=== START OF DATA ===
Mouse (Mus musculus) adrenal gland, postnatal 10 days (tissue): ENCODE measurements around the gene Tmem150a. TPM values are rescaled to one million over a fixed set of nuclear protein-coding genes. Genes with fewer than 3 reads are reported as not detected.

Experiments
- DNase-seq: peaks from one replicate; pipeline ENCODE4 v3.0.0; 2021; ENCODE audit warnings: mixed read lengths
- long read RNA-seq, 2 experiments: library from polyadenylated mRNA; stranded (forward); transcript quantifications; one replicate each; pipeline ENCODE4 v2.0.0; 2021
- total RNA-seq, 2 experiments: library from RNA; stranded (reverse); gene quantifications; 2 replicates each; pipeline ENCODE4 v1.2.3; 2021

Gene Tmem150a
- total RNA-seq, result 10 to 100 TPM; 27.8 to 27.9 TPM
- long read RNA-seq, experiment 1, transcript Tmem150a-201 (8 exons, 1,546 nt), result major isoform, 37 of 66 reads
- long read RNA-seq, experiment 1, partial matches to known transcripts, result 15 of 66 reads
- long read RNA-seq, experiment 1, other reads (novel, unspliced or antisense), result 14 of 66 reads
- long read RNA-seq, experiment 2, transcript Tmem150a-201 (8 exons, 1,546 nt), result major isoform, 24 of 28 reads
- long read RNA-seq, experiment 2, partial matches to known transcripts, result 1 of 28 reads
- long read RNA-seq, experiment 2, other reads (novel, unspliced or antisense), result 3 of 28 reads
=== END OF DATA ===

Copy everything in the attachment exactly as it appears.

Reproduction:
Mouse (Mus musculus) adrenal gland, postnatal 10 days (tissue): ENCODE measurements around the gene Tmem150a. TPM values are rescaled to one million over a fixed set of nuclear protein-coding genes. Genes with fewer than 3 reads are reported as not detected.

Experiments
- DNase-seq: peaks from one replicate; pipeline ENCODE4 v3.0.0; 2021; ENCODE audit warnings: mixed read lengths
- long read RNA-seq, 2 experiments: library from polyadenylated mRNA; stranded (forward); transcript quantifications; one replicate each; pipeline ENCODE4 v2.0.0; 2021
- total RNA-seq, 2 experiments: library from RNA; stranded (reverse); gene quantifications; 2 replicates each; pipeline ENCODE4 v1.2.3; 2021

Gene Tmem150a
- total RNA-seq, result 10 to 100 TPM; 27.8 to 27.9 TPM
- long read RNA-seq, experiment 1, transcript Tmem150a-201 (8 exons, 1,546 nt), result major isoform, 37 of 66 reads
- long read RNA-seq, experiment 1, partial matches to known transcripts, result 15 of 66 reads
- long read RNA-seq, experiment 1, other reads (novel, unspliced or antisense), result 14 of 66 reads
- long read RNA-seq, experiment 2, transcript Tmem150a-201 (8 exons, 1,546 nt), result major isoform, 24 of 28 reads
- long read RNA-seq, experiment 2, partial matches to known transcripts, result 1 of 28 reads
- long read RNA-seq, experiment 2, other reads (novel, unspliced or antisense), result 3 of 28 reads